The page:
FANDOM


  • Hi, folks! As a new fan of Dark Shadows who loves to discuss mutual interests with people, I decided to start my own discussion. :) 

    I'm curious as to what my fellow Dark Shadows fans consider to be their most memorable moments from the show. When I say "memorable moments," I'm referring to specific scenes that stood out and left a lasting impression. These scenes can be sad, funny, disturbing, exciting, you name it. They could have elicited any emotional response. I'm just looking for memorable.  

    So, fellow Dark Shadows fans, what say you? What scenes from the show have stuck with you? 

      Loading editor
    • There's an episode from the Leviathan story where newly married Jeb Hawkes and Carolyn are entering a hotel room. Jeb enters first and switches on the light but is spooked to discover a quivering phantom in the room with him, so he switches off the light to escape it and then suggests to Carolyn that they leave.

      In participating in the comments section of Danny Horn's Dark Shadows Every Day and seeing occasional comments here on Dark Shadows Wiki, I have found that this is almost universally one of the least favorite special effects among Dark Shadows fans; they tend to make fun of it, find it laughable, and think of it as cheap looking.

      But I was three years old, watching during the original broadcast in 1970. For some reason, it really intrigued me and was one of the memories of the show I always kept with me, until I could finally view it again on DVD some 43 years later. In those days, like any three year old, I would wake in the night with strange, out of body "flying" dreams -- the equivalent of "the thing under the bed." To readjust, I'd have to go back to sleep with the light on.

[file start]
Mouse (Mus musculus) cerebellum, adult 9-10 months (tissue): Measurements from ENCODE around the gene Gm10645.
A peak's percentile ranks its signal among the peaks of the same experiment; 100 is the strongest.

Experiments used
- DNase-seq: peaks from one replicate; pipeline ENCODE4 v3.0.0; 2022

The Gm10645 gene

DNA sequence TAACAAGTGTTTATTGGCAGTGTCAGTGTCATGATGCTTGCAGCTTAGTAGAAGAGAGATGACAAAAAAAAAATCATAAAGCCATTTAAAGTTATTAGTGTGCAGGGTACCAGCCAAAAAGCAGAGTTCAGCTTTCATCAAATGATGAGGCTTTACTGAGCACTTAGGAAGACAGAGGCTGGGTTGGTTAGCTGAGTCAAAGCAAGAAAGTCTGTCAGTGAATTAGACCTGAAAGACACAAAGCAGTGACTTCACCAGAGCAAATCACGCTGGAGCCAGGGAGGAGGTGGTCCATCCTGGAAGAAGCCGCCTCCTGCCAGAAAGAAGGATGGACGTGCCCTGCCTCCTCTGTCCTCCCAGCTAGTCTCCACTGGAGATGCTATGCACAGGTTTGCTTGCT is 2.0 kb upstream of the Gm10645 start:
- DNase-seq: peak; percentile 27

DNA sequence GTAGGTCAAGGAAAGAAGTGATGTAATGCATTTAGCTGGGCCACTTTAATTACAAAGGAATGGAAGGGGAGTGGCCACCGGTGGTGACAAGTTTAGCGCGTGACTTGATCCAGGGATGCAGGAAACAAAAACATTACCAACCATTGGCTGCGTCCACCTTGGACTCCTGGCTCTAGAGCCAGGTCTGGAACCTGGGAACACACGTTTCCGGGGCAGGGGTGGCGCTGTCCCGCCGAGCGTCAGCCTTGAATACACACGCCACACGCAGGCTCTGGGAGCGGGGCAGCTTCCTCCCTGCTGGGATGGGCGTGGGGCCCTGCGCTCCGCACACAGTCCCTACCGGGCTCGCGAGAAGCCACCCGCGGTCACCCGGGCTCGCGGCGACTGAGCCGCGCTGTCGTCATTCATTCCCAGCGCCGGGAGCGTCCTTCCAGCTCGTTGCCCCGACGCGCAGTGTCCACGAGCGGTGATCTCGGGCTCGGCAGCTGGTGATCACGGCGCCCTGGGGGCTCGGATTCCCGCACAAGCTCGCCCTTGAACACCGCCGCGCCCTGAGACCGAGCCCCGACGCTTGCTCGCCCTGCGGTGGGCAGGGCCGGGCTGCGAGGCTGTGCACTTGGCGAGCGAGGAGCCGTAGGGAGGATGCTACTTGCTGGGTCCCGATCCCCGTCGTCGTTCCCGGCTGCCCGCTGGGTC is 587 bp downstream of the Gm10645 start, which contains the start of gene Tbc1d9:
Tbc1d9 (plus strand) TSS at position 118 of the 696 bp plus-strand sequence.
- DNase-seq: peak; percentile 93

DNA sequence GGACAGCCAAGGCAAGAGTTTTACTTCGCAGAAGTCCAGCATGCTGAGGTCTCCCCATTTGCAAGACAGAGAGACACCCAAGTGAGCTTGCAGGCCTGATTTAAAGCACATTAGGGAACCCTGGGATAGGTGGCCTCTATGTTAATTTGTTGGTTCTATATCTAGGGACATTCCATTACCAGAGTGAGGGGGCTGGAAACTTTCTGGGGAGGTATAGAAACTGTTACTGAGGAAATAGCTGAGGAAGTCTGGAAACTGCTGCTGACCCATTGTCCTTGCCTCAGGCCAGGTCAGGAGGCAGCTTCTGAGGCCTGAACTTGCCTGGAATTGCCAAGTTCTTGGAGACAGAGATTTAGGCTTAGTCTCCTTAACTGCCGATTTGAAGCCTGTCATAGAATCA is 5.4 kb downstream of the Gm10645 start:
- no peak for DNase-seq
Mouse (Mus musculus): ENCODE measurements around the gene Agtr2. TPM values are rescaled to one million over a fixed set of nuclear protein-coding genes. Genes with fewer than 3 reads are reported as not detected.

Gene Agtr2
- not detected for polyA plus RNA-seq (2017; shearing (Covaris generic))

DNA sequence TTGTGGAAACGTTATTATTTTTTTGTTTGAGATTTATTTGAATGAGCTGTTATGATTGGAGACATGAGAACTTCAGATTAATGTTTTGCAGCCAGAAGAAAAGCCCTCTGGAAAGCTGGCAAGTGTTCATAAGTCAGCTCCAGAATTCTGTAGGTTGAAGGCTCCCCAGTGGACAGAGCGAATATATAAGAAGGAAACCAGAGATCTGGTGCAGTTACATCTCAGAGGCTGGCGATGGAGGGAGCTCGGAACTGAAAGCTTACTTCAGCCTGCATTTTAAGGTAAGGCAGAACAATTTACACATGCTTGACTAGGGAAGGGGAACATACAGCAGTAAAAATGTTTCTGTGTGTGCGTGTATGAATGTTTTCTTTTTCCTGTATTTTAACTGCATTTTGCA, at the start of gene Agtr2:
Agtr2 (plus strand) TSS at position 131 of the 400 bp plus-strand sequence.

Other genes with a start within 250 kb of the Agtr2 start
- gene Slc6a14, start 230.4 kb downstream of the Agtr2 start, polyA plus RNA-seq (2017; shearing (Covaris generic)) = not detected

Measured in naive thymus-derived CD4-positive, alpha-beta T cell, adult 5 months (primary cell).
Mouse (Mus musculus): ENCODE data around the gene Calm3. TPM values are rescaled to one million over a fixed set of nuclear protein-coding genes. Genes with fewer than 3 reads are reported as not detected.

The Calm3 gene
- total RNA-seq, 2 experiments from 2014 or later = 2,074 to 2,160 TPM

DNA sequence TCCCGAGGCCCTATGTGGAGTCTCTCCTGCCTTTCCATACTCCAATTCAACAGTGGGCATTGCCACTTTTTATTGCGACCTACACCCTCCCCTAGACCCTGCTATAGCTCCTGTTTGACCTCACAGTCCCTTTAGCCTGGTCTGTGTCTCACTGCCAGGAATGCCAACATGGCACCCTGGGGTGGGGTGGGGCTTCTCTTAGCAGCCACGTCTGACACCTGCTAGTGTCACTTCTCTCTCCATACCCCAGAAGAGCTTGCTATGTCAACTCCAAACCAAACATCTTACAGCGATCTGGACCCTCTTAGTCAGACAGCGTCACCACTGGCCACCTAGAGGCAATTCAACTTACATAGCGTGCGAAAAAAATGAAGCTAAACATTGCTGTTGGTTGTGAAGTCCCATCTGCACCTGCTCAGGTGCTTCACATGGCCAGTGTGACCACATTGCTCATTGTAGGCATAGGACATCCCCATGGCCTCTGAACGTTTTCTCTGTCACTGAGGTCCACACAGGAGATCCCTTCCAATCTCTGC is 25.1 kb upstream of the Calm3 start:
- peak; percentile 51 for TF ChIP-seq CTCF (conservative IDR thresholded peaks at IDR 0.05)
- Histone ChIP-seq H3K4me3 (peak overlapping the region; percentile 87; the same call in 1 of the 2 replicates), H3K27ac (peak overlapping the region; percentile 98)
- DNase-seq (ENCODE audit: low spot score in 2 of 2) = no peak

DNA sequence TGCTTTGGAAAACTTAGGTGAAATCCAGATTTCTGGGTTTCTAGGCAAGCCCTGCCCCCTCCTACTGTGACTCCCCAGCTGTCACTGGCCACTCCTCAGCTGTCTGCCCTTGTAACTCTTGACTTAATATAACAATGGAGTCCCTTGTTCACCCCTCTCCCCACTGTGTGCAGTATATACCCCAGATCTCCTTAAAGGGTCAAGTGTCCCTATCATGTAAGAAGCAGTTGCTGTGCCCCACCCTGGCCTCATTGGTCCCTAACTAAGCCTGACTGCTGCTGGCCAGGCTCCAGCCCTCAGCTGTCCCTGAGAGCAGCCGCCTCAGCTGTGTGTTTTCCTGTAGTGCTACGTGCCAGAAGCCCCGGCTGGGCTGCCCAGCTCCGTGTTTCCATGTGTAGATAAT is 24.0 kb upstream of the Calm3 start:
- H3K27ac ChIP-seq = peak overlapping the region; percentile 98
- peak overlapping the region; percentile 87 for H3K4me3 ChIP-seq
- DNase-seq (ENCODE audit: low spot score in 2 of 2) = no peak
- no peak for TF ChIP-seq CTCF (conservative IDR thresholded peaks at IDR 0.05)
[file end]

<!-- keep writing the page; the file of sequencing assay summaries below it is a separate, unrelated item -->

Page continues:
But here in this Dark Shadows episode, it's exactly the opposite. Turning on the light does not help Jeb Hawkes get back to normal. In order to be free of the specter that haunts him, he has to switch off the light and be in the dark with it. At that young age, that scene just struck me in a certain way.

      It also provided me with an additional childhood memory I otherwise wouldn't have had. Thanks to Dark Shadows, I know exactly where I was and what I was doing and thinking in the first half of the four o'clock hour of an afternoon that was four months and fourteen days before my fourth birthday.

        

        Loading editor
    • "I'm not Chris.

      I'm Tom."

        Loading editor
    • When Barnabas first comes back from town in 1795 all bloodied up. You never see it again.

      When Josettte and Angelique speak French. You never see it again.

      When Angelique, as a vampire, sinks in and commits.

      Maybe every Angie vampire scene.

      Every Nancy Barrett scene.

        Loading editor
    • Prisonerofthenight wrote:
      There's an episode from the Leviathan story where newly married Jeb Hawkes and Carolyn are entering a hotel room. Jeb enters first and switches on the light but is spooked to discover a quivering phantom in the room with him, so he switches off the light to escape it and then suggests to Carolyn that they leave.